What is needed now, however, are practical steps to make that vision reality. The G8 countries have responded to the Nepad initiative with their own Africa Action Plan. Over the past two years Germany has made support for Nepad its funding priority. That demonstrates that African efforts receive both recognition and practical backing. If Africa can mobilise its own strengths and capabilities and take charge of its own destiny, that will send a powerful message to those who at present remain unconvinced that the dream of a buoyant, modern Africa will ever come true.
Let me add a brief comment at this point. I can well understand that some African leaders find it hard to criticise neighbours and partners with whom they once fought side by side against colonialism, racism and oppression. But those who – like President Mugabe – have nothing but contempt for democratic and rule-of-law principles and who bring their countries disaster and ruin have in my view forfeited any claim to the solidarity of their neighbours. Misconceived solidarity takes a terrible toll on millions who find themselves the victims of new injustice that destroys their hopes, their livelihoods and even their lives.
We in Germany will continue to do our utmost to ensure that people on our neighbouring continent can live in peace, prosperity and dignity.
To help where help is needed – that is not just a moral imperative. A politically stable and economically prosperous Africa is also in our own interest, rightly understood.
A real breakthrough in the fight against international terrorism can only be achieved, however, if we tackle not just its symptoms but also its root causes. Factors such as poverty, inequality and lack of hope as well as disregard for cultural values can all make people susceptible to the credos of religious or political fanatics who espouse violence in pursuit of their ends. The most reliable way to put a stop to their activities is to give people real confidence in a better future. Seen in this light, development policy is the best and surest investment we can make in the world’s future.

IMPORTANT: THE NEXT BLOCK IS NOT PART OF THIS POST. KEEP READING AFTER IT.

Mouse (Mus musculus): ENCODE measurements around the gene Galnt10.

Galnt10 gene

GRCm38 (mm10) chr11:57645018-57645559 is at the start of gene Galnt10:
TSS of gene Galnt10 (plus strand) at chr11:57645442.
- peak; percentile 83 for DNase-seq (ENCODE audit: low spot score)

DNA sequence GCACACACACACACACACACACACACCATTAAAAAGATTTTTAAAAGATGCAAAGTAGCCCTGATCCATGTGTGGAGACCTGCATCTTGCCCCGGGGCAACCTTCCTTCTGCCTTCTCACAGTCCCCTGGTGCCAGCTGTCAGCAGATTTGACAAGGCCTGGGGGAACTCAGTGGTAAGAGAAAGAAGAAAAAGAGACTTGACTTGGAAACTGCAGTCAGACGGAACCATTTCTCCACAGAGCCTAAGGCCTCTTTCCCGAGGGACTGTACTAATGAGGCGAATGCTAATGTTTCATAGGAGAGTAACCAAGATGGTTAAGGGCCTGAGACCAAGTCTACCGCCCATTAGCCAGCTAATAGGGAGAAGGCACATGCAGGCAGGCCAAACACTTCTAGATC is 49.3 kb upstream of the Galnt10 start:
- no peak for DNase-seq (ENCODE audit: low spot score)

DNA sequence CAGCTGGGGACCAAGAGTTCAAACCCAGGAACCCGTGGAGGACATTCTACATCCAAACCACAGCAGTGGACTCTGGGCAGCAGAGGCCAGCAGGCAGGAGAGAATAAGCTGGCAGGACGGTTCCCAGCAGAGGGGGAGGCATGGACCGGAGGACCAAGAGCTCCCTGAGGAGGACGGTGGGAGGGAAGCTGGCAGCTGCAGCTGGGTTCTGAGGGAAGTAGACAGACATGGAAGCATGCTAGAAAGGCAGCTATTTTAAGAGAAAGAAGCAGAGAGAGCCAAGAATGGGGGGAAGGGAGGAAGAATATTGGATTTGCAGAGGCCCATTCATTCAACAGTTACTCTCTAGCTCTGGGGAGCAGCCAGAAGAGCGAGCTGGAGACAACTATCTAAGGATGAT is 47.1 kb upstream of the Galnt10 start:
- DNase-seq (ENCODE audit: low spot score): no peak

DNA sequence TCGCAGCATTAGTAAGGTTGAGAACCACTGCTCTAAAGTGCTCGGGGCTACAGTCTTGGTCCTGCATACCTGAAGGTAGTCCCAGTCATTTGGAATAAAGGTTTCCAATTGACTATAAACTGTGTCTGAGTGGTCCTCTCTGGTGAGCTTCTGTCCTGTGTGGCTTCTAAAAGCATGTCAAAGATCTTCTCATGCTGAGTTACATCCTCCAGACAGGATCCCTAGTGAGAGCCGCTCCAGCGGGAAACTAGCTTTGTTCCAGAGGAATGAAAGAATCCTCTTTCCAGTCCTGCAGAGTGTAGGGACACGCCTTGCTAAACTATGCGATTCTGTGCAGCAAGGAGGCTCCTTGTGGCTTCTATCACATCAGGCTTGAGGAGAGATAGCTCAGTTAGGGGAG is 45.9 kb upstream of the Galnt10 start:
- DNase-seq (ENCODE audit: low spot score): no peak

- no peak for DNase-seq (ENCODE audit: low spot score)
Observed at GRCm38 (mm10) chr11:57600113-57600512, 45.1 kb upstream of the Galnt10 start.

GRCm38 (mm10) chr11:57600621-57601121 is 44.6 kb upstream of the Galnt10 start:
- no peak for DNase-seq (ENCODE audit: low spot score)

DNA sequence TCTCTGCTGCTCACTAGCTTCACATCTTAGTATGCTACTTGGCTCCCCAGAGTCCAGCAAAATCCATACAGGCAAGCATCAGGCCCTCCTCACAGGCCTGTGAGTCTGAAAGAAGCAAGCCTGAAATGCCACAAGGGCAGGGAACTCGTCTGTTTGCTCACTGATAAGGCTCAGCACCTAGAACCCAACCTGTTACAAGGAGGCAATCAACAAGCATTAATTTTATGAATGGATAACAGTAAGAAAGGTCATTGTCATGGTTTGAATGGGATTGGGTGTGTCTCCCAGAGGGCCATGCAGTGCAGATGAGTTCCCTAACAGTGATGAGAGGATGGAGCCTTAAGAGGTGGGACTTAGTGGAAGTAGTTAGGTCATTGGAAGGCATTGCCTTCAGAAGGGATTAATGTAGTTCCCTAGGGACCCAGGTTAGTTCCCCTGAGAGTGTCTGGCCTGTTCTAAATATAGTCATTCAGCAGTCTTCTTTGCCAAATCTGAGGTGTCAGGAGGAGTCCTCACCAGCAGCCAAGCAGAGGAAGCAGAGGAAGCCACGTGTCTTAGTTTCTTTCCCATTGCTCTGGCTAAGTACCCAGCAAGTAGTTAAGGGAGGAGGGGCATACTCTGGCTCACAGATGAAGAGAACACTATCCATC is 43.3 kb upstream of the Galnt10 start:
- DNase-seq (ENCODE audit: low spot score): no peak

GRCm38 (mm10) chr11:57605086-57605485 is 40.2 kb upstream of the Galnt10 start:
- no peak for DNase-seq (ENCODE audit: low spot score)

As we are all aware, achieving sustainable development in Africa still requires major obstacles to be overcome. That is also the tenor of the report on the social dimension of globalisation presented a few weeks ago by President Mkapa and President Halonen of Finland.
In their introduction the authors of the report wrote: “We seek a process of globalisation with a strong social dimension based on universally shared values and respect for human rights and individual dignity; one that is fair, inclusive, democratically governed and provides opportunities and tangible benefits for all countries and people.” That, I believe, is the right approach.
Those who want to accomplish something for their fellow men and women must have confidence in what they are doing, and must be able to inspire the same confidence in others. That is why I advise people to keep on talking about the successes and advances that are happening in Africa.
I am thinking of the progress democracy has been making since the early nineties, the growing sense that Africa can and should take charge of its own destiny and the increasing willingness of the international community to support Africa’s efforts in this direction. Africa is no longer the forgotten continent. True progress, progress that brings people tangible benefits, is indeed possible. Let us work together to make this progress a reality.
*This is the text of a speech given by Federal President Johannes Rau at the invita-tion of the Mwalimu Nyerere Foundation, Dar es Salaam, on Tuesday.